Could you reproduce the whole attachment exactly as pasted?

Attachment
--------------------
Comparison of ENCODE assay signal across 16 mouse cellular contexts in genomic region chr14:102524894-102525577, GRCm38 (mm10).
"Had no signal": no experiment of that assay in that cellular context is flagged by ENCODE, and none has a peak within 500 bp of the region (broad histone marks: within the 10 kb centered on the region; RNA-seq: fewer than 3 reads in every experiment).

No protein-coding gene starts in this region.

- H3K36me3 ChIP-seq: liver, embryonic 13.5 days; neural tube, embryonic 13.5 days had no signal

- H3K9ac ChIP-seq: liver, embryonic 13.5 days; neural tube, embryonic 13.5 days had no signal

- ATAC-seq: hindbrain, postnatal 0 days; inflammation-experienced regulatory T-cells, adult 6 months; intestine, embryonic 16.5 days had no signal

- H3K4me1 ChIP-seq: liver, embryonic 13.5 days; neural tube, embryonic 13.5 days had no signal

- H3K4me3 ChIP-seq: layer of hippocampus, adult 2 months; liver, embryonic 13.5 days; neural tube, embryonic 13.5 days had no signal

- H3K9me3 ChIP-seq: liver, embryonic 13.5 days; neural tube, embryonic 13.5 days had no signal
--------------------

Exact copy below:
Comparison of ENCODE assay signal across 16 mouse cellular contexts in genomic region chr14:102524894-102525577, GRCm38 (mm10).
"Had no signal": no experiment of that assay in that cellular context is flagged by ENCODE, and none has a peak within 500 bp of the region (broad histone marks: within the 10 kb centered on the region; RNA-seq: fewer than 3 reads in every experiment).

No protein-coding gene starts in this region.

- H3K36me3 ChIP-seq: liver, embryonic 13.5 days; neural tube, embryonic 13.5 days had no signal

- H3K9ac ChIP-seq: liver, embryonic 13.5 days; neural tube, embryonic 13.5 days had no signal

- ATAC-seq: hindbrain, postnatal 0 days; inflammation-experienced regulatory T-cells, adult 6 months; intestine, embryonic 16.5 days had no signal

- H3K4me1 ChIP-seq: liver, embryonic 13.5 days; neural tube, embryonic 13.5 days had no signal

- H3K4me3 ChIP-seq: layer of hippocampus, adult 2 months; liver, embryonic 13.5 days; neural tube, embryonic 13.5 days had no signal

- H3K9me3 ChIP-seq: liver, embryonic 13.5 days; neural tube, embryonic 13.5 days had no signal